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University tests ‘game-changing’ COVID-19 breath analyzer

The University of Miami is serving as a pilot study site for a new, rapid coronavirus test that examines air droplets from a person’s breath.
Julia Cohen, a junior at the University of Miami, participates in a pilot study for a new, rapid coronavirus test that examines air droplets from a person’s breath.
Julia Cohen, a University of Miami junior, provides a breath sample for the COVID-19 Breath Analyzer pilot study at the Pavia Garage on Tuesday, Oct. 27. Photo: Evan Garcia/University of Miami  

Imagine blowing a few breaths into a small tube, placing the tube into a COVID-19 scanner and finding out if you are clear from the novel coronavirus within minutes.

By participating in a short clinical research study that begins this week, the University of Miami is poised to help make that possibility a reality. The University readily agreed to become the first college testing site for a quick, easy, and cost-effective Israeli-produced COVID-19 Breath Analyzer that could revolutionize coronavirus testing if approved by the U.S. Food and Drug Administration (FDA).

“It’s as simple as a kazoo—you just blow into it. And if it works, it will be a game changer,” said Roy E. Weiss, chair of the Miller School of Medicine Department of Medicine and chief medical officer for COVID-19. “It would allow us to test at a fraction of the cost and time of our current nasal swab test and as frequently and wherever necessary. There could even be stations before a football game. People would blow into the tube, get their results in a minute, and then if they’re negative, go in and enjoy the game.”

COVID-19 Breath AnalyzerStarting this week at the Coral Gables Campus, upper class residential students who go to the Pavia Garage for their mandatory, regularly scheduled nasal swab test will be asked if they would also be willing to provide a breath sample. Faculty and staff members who are randomly tested in the next few weeks will also be offered the opportunity to participate. The same testing is being offered to faculty and staff members at the Medical Campus. Those who participate will have to sign a consent form. The University aims to provide about 1,000 test results to BioSafety Technologies, a subsidiary of Israel-based TeraGroup, the breath test developers who are gathering data from the University and other pilot sites across the globe. The technology is now in the evaluation process for FDA approval.

“What we are trying to do is help validate the test by comparing it to the gold standard for COVID-19 detection, which remains PCR [polymerase chain reaction] via nasal swab or saliva,” said Erin Kobetz, vice provost for research and scholarship, who is also leading the University’s testing strategy. “It’s too soon to draw any conclusions about the effectiveness of the breath test, but we are hopeful. Research can fill the gap in understanding and keep the U on the forefront of innovation.”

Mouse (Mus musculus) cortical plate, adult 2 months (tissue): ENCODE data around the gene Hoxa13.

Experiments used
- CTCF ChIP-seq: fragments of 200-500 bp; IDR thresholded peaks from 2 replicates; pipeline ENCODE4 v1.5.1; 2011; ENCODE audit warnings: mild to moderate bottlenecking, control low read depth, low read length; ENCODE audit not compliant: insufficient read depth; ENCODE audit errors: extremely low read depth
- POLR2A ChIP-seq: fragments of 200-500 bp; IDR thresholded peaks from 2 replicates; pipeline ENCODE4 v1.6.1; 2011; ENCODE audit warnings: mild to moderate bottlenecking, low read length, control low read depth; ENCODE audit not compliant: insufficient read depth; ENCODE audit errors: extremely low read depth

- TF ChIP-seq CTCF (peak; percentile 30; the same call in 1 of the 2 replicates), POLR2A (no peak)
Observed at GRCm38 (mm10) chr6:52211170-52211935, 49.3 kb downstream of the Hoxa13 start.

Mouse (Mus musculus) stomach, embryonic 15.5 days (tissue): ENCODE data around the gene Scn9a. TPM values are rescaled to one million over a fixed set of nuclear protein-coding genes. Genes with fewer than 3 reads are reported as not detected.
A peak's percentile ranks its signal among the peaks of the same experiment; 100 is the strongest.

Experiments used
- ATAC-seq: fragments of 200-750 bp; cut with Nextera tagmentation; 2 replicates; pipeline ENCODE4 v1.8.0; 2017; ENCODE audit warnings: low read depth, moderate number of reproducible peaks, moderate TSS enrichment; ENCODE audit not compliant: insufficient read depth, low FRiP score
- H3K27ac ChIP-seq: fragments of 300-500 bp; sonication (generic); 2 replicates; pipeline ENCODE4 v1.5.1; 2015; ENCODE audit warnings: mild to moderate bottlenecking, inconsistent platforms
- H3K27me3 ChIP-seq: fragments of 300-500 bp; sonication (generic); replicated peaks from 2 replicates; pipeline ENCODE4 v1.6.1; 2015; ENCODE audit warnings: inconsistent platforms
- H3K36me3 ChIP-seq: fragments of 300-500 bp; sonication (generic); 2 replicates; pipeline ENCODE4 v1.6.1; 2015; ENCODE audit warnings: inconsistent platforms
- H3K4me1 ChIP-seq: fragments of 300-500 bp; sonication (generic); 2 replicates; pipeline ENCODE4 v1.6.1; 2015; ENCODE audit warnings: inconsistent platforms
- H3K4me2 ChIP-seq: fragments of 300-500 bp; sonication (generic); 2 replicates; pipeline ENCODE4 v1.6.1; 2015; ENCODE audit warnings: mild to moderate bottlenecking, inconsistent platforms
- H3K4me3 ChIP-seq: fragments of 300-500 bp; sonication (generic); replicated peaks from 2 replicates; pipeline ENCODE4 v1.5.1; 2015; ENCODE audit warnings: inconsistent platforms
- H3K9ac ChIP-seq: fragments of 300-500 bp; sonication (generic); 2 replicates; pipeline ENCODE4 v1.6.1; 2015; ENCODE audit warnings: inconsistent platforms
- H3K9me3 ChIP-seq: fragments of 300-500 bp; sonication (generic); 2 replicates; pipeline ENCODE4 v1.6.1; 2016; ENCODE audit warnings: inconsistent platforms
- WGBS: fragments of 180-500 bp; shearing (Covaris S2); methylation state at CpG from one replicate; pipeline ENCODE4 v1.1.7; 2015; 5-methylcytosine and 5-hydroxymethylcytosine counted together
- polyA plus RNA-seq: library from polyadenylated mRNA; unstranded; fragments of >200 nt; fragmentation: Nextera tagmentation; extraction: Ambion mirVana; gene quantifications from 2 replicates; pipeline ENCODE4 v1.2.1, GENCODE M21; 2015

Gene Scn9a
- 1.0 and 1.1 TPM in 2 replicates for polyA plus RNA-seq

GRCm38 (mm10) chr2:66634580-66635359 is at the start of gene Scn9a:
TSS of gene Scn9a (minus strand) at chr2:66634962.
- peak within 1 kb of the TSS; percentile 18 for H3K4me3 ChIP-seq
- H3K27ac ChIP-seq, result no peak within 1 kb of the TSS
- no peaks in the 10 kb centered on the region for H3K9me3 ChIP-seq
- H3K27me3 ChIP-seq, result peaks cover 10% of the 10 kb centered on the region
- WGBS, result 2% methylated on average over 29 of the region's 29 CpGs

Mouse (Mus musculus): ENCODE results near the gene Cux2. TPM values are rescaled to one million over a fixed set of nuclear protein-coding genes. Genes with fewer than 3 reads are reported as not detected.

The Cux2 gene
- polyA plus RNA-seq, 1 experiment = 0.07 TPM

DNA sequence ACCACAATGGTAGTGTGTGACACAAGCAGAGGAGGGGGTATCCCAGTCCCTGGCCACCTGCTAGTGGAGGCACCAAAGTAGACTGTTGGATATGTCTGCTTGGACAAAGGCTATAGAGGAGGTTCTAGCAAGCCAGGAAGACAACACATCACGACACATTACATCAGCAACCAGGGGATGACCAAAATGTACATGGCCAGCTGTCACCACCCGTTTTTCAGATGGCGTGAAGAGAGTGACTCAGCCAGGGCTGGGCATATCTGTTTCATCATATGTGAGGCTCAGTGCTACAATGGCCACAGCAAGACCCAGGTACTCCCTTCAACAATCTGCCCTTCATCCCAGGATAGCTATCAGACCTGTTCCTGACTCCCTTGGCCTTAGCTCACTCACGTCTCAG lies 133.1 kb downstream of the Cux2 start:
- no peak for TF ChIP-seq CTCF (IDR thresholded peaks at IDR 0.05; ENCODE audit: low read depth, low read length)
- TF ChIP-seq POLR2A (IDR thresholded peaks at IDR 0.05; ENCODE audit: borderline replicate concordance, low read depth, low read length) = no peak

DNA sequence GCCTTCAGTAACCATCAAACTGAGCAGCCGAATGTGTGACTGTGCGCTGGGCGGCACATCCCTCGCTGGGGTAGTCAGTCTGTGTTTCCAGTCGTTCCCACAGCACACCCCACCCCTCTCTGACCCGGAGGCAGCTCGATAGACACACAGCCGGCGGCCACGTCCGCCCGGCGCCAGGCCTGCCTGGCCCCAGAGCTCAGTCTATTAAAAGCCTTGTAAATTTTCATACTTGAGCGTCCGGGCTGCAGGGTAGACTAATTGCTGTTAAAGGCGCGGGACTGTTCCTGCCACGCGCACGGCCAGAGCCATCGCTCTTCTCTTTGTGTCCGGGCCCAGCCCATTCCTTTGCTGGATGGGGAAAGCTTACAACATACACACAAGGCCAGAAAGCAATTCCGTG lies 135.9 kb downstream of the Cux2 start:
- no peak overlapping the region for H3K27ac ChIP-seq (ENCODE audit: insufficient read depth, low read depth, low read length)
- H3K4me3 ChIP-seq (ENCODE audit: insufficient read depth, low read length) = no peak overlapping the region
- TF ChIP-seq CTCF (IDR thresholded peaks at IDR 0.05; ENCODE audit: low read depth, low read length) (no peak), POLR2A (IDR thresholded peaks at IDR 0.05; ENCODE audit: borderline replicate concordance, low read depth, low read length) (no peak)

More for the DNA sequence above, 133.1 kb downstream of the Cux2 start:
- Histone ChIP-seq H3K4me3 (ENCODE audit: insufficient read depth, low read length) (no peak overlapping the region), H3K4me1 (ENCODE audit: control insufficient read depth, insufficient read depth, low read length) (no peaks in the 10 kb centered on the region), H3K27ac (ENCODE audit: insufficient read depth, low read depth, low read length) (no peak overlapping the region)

University administrators are interested to see whether the breath analyzer will gain emergency use authorization—a way the FDA has fast tracked many treatments to combat the spread of COVID-19.

“This is probably one of the first studies in the United States to evaluate the use of breath tests to detect COVID-19,” Kobetz said. “If approved, this test could provide the opportunity to assess risk in real time, which may help us more effectively curb transmission.”

In the meantime, the University is also exploring the possibility of integrating the saliva test into its mandatory COVID-19 testing regimen. Recently, residential students from Lakeside Village and Eaton Residential College had the opportunity to provide a saliva swab along with their normal nasal swab—both of which use the PCR technique, the most reliable tests that detect genetic material of the virus.

“We are trying to determine whether a saliva-based test will enhance our capacity to screen at greater frequency or in larger numbers,” Kobetz added.

The COVID-19 Breath Analyzer works similarly to the Breathalyzer devices that police use roadside to take a reading of the alcohol content in the blood of suspected drunk drivers. But instead of using one device for drivers to breathe into that also measures blood alcohol content, the COVID-19 Breath Analyzer includes two steps, said Netta Ness, senior vice president of TeraGroup. First, participants provide a sample by breathing a few puffs into a disposable, sterile TeraTube. The sample is then sealed and fed into a BioSafety station, which is a freestanding scanner that can detect the presence of COVID-19. 

“Your breath is not dry,” Weiss explained. “It contains moisture and that moisture contains droplets. And if you have COVID, the virus will be in those droplets.”

TeraGroup is hopeful that once the University and other global partners help them gather more data through these pilot studies, the company will be able to sell their test in the United States. The breath tests will cost no more than a cup of coffee, and the BioSafety station can get results from a single test in one minute, Ness added. 

—Janette Neuwahl Tannen contributed to this report.